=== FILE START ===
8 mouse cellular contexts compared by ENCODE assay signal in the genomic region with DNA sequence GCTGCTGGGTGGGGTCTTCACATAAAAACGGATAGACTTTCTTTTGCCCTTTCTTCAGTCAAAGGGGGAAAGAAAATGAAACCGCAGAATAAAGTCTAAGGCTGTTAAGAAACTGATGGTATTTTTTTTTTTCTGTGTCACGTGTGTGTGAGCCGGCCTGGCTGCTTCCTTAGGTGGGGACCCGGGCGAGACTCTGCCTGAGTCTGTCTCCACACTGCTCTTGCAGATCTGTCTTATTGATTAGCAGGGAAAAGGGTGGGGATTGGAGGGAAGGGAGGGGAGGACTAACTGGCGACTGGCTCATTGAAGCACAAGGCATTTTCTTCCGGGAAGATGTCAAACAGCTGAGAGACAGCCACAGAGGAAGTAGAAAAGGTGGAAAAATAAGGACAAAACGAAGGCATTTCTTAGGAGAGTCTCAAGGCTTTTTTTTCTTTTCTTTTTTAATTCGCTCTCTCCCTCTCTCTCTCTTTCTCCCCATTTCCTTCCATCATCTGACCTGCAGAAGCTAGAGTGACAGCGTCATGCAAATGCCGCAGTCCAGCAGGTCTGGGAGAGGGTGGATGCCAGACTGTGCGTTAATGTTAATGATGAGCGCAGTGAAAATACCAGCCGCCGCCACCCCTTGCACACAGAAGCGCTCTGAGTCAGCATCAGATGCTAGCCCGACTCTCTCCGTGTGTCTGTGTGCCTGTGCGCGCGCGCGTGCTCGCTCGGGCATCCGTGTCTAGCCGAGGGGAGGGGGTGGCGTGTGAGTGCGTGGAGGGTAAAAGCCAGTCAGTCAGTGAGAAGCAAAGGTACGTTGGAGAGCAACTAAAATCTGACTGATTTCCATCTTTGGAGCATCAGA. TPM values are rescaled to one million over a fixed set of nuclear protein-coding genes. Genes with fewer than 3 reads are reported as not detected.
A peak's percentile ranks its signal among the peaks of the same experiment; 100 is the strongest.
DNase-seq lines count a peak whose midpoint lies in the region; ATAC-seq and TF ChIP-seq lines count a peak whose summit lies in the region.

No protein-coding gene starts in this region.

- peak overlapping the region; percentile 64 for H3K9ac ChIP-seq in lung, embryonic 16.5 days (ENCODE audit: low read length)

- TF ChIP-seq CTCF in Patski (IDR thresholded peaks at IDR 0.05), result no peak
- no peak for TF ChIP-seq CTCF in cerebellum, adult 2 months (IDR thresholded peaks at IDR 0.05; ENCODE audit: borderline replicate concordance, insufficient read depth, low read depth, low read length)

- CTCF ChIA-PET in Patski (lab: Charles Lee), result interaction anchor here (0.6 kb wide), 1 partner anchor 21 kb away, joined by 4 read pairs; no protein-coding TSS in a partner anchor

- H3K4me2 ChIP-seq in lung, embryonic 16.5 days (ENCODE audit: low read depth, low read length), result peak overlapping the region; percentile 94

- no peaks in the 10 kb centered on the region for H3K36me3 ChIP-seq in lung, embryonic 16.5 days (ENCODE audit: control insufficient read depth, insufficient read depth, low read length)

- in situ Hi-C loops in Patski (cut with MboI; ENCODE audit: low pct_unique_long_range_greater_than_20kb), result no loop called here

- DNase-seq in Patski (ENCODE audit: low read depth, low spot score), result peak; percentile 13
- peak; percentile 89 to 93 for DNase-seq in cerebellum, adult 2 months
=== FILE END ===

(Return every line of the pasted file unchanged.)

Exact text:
8 mouse cellular contexts compared by ENCODE assay signal in the genomic region with DNA sequence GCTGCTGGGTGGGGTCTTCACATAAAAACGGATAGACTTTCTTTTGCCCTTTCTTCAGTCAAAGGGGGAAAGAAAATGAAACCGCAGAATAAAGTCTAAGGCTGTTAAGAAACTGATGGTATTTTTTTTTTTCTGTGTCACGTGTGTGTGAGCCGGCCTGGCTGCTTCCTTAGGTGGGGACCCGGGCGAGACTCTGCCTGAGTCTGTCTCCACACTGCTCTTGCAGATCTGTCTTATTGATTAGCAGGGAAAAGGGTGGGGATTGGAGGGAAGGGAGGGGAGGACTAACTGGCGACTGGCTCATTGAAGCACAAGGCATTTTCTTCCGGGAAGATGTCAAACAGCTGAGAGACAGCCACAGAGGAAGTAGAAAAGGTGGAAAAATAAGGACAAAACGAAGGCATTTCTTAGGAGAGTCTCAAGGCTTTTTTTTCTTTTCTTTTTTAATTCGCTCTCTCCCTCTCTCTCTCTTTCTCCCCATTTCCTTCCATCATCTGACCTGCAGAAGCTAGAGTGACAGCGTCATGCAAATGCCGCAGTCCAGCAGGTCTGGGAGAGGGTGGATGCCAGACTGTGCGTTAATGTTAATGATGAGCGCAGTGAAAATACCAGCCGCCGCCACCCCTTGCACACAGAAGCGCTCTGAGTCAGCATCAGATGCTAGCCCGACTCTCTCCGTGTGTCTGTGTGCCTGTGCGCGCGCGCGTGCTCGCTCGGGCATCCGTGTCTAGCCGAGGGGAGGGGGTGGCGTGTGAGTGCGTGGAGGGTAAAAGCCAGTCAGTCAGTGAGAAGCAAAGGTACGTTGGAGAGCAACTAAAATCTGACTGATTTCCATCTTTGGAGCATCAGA. TPM values are rescaled to one million over a fixed set of nuclear protein-coding genes. Genes with fewer than 3 reads are reported as not detected.
A peak's percentile ranks its signal among the peaks of the same experiment; 100 is the strongest.
DNase-seq lines count a peak whose midpoint lies in the region; ATAC-seq and TF ChIP-seq lines count a peak whose summit lies in the region.

No protein-coding gene starts in this region.

- peak overlapping the region; percentile 64 for H3K9ac ChIP-seq in lung, embryonic 16.5 days (ENCODE audit: low read length)

- TF ChIP-seq CTCF in Patski (IDR thresholded peaks at IDR 0.05), result no peak
- no peak for TF ChIP-seq CTCF in cerebellum, adult 2 months (IDR thresholded peaks at IDR 0.05; ENCODE audit: borderline replicate concordance, insufficient read depth, low read depth, low read length)

- CTCF ChIA-PET in Patski (lab: Charles Lee), result interaction anchor here (0.6 kb wide), 1 partner anchor 21 kb away, joined by 4 read pairs; no protein-coding TSS in a partner anchor

- H3K4me2 ChIP-seq in lung, embryonic 16.5 days (ENCODE audit: low read depth, low read length), result peak overlapping the region; percentile 94

- no peaks in the 10 kb centered on the region for H3K36me3 ChIP-seq in lung, embryonic 16.5 days (ENCODE audit: control insufficient read depth, insufficient read depth, low read length)

- in situ Hi-C loops in Patski (cut with MboI; ENCODE audit: low pct_unique_long_range_greater_than_20kb), result no loop called here

- DNase-seq in Patski (ENCODE audit: low read depth, low spot score), result peak; percentile 13
- peak; percentile 89 to 93 for DNase-seq in cerebellum, adult 2 months